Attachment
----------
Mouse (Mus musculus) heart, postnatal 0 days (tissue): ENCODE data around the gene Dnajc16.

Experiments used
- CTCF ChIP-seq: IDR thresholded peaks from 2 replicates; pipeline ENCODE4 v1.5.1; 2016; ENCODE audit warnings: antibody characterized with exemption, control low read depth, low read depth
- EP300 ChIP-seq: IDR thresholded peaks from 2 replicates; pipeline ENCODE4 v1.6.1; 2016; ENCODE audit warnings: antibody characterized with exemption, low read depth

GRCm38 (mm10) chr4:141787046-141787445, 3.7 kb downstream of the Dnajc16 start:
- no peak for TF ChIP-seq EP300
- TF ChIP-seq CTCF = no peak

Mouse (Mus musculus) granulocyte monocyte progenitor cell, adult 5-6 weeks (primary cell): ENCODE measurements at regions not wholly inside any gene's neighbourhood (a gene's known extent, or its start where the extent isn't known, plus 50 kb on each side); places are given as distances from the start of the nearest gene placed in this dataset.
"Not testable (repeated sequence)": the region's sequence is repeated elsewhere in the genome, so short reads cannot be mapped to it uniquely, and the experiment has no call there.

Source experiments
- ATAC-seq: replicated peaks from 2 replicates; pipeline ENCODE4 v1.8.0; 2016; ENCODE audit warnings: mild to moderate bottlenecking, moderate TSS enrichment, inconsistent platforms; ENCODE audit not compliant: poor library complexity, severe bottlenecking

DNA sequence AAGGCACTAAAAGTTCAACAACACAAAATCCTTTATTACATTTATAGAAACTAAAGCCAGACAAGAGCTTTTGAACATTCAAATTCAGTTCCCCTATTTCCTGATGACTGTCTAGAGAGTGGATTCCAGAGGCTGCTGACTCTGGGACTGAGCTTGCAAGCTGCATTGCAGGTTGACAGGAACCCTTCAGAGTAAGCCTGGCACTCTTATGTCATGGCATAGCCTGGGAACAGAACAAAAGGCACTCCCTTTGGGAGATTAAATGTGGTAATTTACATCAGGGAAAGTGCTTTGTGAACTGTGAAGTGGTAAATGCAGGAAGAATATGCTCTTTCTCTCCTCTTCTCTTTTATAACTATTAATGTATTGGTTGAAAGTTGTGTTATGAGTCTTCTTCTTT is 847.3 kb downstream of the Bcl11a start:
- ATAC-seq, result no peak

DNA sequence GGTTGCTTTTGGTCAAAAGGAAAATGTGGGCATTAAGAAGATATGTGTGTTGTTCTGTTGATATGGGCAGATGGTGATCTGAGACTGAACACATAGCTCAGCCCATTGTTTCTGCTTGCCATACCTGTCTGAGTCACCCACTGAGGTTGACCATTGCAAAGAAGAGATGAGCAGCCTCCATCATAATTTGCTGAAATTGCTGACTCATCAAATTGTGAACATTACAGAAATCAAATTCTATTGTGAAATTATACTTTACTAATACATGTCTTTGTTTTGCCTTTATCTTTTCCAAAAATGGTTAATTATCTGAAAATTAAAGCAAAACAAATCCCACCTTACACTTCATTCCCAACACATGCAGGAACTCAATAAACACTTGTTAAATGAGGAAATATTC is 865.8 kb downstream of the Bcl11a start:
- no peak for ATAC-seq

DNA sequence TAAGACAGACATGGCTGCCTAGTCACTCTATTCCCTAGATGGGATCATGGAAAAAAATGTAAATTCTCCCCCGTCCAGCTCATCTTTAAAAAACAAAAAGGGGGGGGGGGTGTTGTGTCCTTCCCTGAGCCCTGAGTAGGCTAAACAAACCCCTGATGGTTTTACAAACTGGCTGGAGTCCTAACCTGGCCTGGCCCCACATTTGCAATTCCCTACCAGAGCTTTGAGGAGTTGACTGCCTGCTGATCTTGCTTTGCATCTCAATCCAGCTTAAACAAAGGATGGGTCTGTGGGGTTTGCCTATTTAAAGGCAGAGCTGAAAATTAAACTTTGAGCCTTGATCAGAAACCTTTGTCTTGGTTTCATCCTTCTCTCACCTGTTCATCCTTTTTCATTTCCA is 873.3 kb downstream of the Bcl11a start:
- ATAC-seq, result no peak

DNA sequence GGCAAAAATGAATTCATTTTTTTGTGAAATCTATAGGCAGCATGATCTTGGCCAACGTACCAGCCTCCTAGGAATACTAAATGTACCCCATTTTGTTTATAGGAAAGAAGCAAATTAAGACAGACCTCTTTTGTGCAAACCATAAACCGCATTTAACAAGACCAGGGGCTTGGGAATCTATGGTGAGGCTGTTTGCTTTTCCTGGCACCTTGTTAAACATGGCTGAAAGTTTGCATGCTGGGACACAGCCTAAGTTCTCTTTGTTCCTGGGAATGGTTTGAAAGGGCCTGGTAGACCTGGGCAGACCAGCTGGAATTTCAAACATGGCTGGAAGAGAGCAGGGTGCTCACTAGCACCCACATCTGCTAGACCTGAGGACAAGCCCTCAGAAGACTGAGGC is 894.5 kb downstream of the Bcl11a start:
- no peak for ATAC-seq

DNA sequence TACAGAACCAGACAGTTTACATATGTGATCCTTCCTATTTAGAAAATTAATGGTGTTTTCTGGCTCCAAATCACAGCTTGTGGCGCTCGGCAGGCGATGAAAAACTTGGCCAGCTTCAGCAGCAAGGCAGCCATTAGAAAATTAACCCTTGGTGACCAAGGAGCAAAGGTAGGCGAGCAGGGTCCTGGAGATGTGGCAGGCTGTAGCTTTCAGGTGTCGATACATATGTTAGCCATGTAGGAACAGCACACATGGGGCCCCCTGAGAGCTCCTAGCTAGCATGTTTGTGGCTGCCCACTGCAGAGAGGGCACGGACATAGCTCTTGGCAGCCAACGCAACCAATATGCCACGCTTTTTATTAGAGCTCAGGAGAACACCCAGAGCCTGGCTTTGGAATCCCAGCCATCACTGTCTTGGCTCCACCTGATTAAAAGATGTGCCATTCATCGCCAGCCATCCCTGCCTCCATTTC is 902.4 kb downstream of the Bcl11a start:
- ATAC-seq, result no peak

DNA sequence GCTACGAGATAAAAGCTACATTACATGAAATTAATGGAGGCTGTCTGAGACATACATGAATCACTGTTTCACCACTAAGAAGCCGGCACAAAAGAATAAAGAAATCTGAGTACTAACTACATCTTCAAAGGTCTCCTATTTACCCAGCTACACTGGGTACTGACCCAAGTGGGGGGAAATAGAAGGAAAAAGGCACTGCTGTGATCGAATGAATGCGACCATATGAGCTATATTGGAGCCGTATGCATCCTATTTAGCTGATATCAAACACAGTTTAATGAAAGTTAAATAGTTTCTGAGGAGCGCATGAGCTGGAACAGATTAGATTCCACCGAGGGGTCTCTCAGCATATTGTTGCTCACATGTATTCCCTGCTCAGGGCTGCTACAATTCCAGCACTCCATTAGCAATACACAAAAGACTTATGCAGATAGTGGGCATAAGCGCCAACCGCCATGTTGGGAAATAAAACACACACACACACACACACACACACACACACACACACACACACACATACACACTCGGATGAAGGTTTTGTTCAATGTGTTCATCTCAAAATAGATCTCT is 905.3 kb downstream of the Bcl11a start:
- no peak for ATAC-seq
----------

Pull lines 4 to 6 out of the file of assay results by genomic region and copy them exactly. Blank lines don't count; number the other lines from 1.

- EP300 ChIP-seq: IDR thresholded peaks from 2 replicates; pipeline ENCODE4 v1.6.1; 2016; ENCODE audit warnings: antibody characterized with exemption, low read depth

GRCm38 (mm10) chr4:141787046-141787445, 3.7 kb downstream of the Dnajc16 start:
- no peak for TF ChIP-seq EP300